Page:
Making documentaries is about being with the people, living their lives as they do – you rarely can choose when filming is appropriate for you; their lives determine your hours. And when you’re in the mix – those things don’t matter, but when you have a baby it’s so much harder.
Sometimes I wish I’d chosen a 9-5 type job, local to where I live. But then I realise that perhaps I am happy to be at home with Betty because the last 10 years of my life have been nonstop excitement and privilege.
If I want to return to work then I have to hunt the work down. I have to get back on that telly wheel and let people know I’m ready to return. That said; a year out of the industry is a long time, there’ll be new kids on the block who are super talented. I’m relying on the reputation I made for myself before going on maternity leave.
Before Betty was born I produced a documentary for the BBC, filming at a pupil referral unit in Fulham. We filmed for a whole academic year and became part of the school’s furniture. It was the most tough, testing and challenging project I have ever worked on to date – but by far the most rewarding.
There is nothing better than filming young people and giving them the freedom to talk openly about life today. It opened my mind so much. It made me realise even more how tough things are for young people in this country. Thinking about that production makes me really miss my job.
The truth is you get by on what money you have. Our total income has halved, and in some ways we’d never realise it. It’s amazing, really, that the more you have – the more you spend
Steve, my husband, is the best support ever. Not only is he a hands-on dad, he never fails to make me feel like the best mum I can possibly be. We had a big chat recently about finances. We got married just two months ago, so the subject of joint bank accounts is high on the list.
He is a hard worker; he runs his own graphic design business so the hours are often tough – he realises more and more as days go on that me returning to producing would mean that he would have to be the primary carer for Bett. Breakfast time, collect from childminders, dinner and bath. In reality, it would be near on impossible for him to commit to that daily.
He feels lucky that I am there for Betty. He also respects that life is so completely different for me now: career girl to mum. In an ideal world, finances would be better. But he insists that things are fine and he will support us for as long as I want to stay home with Betty.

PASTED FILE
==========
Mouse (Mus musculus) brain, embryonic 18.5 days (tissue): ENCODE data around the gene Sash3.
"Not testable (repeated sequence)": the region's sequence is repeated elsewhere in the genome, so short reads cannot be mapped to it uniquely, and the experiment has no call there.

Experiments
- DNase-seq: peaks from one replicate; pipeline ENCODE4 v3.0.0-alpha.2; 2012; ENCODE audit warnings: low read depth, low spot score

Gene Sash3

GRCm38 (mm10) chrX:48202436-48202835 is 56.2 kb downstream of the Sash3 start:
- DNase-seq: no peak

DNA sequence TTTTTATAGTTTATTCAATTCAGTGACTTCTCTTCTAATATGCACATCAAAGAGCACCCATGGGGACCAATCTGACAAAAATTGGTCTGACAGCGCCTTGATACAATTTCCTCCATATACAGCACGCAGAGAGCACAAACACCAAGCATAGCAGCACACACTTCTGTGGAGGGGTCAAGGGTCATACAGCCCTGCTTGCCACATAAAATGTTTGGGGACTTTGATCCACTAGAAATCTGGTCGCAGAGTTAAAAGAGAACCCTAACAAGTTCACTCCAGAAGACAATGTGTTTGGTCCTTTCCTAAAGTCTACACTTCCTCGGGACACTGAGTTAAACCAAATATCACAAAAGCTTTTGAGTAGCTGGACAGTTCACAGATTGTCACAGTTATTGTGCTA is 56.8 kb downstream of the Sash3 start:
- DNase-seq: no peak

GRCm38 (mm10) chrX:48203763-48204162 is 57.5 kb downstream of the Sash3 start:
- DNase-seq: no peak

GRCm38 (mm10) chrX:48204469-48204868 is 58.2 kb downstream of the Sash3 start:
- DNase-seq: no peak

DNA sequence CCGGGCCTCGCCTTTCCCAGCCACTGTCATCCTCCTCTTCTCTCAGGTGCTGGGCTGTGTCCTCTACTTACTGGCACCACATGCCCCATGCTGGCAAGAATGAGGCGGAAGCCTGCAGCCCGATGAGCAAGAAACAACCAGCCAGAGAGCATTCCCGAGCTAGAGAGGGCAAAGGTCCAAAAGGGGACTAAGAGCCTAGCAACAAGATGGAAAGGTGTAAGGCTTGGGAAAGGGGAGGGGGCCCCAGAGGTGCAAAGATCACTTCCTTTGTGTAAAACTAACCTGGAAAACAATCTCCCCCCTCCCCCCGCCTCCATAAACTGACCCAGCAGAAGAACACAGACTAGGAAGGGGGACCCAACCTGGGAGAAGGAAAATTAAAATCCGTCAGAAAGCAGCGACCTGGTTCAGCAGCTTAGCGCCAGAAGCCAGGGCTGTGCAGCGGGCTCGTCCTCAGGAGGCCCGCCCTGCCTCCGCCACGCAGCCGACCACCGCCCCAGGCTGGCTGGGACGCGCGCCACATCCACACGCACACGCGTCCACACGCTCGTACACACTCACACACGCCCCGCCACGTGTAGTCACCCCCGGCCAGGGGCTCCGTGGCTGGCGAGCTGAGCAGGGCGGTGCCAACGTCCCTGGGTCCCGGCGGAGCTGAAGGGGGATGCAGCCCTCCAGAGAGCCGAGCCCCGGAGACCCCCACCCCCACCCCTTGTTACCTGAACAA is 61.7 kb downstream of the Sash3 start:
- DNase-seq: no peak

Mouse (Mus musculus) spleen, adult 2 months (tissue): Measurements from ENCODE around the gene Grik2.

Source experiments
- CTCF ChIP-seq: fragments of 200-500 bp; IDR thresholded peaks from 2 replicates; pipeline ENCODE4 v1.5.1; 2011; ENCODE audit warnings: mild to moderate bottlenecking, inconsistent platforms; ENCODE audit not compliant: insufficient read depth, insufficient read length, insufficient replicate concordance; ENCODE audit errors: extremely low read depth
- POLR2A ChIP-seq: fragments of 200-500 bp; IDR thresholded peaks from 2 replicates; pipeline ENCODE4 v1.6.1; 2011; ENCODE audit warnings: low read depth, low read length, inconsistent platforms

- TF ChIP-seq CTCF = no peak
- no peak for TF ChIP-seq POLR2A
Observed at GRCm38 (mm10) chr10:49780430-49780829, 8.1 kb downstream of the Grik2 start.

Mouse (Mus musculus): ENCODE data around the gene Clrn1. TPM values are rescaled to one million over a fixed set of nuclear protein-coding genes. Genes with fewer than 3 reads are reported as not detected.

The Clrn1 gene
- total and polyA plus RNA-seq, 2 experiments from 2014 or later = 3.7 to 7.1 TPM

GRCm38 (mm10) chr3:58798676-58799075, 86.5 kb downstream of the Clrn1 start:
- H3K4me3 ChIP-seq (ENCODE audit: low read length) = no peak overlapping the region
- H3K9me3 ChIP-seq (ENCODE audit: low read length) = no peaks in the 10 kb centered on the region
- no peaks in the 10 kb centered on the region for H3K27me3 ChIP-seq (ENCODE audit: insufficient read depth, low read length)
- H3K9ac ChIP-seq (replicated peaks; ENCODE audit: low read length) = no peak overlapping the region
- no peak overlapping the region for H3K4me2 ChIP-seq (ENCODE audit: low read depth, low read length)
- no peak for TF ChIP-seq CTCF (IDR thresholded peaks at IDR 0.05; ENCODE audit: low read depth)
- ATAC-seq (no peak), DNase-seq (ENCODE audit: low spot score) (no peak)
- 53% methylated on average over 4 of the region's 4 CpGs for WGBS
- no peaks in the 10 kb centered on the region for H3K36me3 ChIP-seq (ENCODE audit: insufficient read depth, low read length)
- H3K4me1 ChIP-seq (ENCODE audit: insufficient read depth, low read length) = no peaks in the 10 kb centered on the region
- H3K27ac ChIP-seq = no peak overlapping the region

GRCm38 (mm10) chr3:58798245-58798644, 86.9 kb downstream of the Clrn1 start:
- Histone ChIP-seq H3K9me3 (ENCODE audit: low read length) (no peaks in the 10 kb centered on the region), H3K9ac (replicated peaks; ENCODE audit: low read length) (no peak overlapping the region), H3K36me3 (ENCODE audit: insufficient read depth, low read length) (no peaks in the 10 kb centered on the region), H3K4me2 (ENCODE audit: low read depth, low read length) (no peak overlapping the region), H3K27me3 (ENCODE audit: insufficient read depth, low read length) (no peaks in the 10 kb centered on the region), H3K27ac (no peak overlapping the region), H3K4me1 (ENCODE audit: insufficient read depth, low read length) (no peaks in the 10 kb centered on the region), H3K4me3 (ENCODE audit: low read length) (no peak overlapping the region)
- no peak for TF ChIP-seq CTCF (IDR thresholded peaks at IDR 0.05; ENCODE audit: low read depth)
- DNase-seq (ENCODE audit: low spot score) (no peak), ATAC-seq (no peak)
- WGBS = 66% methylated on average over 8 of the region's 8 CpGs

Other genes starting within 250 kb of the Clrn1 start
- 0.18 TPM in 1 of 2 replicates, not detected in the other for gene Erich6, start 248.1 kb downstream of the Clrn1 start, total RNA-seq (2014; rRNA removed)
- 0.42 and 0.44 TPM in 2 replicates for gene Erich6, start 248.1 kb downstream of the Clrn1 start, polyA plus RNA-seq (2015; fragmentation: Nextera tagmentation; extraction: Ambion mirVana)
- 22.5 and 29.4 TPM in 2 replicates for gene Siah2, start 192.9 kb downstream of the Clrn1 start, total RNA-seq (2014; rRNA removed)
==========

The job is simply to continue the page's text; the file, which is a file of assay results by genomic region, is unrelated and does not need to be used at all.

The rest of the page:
We have the pressure of not owning our own property yet, and I know its something he’s hankering after – we both are. Married, with a baby girl – it’s the next step, right? Or perhaps something we should have struggled through years ago.
The truth is you get by on what money you have. Our total income has halved, and in some ways we’d never realise it. It’s amazing, really, that the more you have – the more you spend. Although I saved a lot throughout pregnancy and it has got me through this first year with Betty, being a self-employed TV producer does not result in much maternity pay.
Finding something part time would be perfect. For now. My mum moves down to the sea in the new year, she’s retiring and desperate to be nearer her two granddaughters. We are so lucky, as this will mean she’ll have Betty for a couple of days a week, at which point I would love to find something part time. In an ideal world it would be in TV, but I fully appreciate a temporary career change may be imminent.
My mum was a nurse by trade, but when she had me and my brother she took a break – partly due to the fact that my dad worked overseas much of the year – and the only way to make it work was to stay at home with her two kids. Perhaps that’s why I crave to be a stay-at-home mum. And to be honest my mum is supportive and encouraging of it. She often tells me that you never get these years back. Equally, she is a proud mum of her daughter and the career I worked so hard for.